Research has revealed a correlation between time-pressure and negative effects on health and quality of life. Research has also revealed our ability to make the best decisions is compromised when we feel the pressure of time.

In a constant state of hurry, not only was my immune system compromised, causing me to be sick more often, my mind did not work as well and I missed simple, obvious solutions. I grew more irritable and unhappy due to living in a habitual state of time-stress.

A key to freedom came when I recognized my habit of hurry, how pervasive it had become and the effect on my quality of life.

What we practice grows stronger, according to psychology professor Shauna Shapiro. When we’ve practiced the stress response day-in-and-day-out, it becomes hardwired in our brains and bodies. It becomes our norm, and learning another way takes awareness and practice.

Feeling bored, sad or anxious when you’re not stressed may offer a clue you’ve been hooked by the habit of time-pressure and stress. You’re certainly not alone and it’s possible to practice a different way of living.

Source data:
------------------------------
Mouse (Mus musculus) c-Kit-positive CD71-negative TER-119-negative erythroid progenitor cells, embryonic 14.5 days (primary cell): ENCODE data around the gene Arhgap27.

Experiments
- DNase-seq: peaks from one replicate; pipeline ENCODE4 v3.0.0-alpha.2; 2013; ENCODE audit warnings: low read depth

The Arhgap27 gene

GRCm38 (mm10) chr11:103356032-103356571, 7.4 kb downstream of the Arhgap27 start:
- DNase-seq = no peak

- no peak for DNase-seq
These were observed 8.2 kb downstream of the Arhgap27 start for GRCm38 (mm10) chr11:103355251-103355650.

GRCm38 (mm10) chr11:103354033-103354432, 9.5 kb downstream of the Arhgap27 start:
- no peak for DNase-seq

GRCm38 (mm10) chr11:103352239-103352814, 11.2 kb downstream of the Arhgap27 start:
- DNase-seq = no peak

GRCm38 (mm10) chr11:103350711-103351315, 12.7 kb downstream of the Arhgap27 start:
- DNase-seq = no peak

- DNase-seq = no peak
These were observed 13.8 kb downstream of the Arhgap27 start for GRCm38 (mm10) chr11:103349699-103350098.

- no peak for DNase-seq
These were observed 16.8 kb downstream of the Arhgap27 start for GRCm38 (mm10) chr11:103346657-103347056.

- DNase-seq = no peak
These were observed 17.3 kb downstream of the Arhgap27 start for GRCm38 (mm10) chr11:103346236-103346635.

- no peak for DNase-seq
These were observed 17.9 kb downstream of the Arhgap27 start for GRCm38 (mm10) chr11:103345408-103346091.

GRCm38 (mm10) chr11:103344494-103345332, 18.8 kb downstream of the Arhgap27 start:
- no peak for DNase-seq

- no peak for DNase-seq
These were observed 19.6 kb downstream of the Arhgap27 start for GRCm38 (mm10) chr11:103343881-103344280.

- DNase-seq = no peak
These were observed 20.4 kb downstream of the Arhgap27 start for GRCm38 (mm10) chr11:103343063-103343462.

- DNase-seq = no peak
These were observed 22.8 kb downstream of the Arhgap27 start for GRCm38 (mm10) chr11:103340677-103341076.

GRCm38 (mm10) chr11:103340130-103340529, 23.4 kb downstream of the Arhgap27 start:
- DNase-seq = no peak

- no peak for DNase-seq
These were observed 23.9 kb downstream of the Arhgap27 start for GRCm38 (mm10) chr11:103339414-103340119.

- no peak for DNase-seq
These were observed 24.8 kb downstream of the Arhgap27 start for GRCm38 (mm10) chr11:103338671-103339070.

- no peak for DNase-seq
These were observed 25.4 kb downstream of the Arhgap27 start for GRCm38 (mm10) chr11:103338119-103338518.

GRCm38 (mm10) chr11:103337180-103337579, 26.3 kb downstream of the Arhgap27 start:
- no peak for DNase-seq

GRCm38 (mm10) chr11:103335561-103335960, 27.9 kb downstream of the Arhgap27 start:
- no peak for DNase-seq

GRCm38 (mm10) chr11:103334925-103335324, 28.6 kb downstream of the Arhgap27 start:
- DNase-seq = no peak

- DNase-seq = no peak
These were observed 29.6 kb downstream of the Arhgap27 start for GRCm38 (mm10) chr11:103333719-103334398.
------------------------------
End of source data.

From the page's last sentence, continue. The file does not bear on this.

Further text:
It’s helpful to check-in with yourself periodically throughout the day. Sitting in traffic is the perfect place to begin. Pause and notice when the sense of hurry is present and how it feels in your body, mind and emotions. Do you feel your best-self when you feel in a rush? Then, consciously relax, take a few deep belly breaths, soften your shoulders, jaw, hands and abdomen and notice how that feels. Mentally compare the feelings of tension with the feelings of relaxation.

The next step is to ask yourself if there is really a need for speed.

What is the worst think that could happen if something took a few seconds longer? Ask yourself whether spending your physical, mental, and emotional health on hurrying is worth it to you and your loved ones.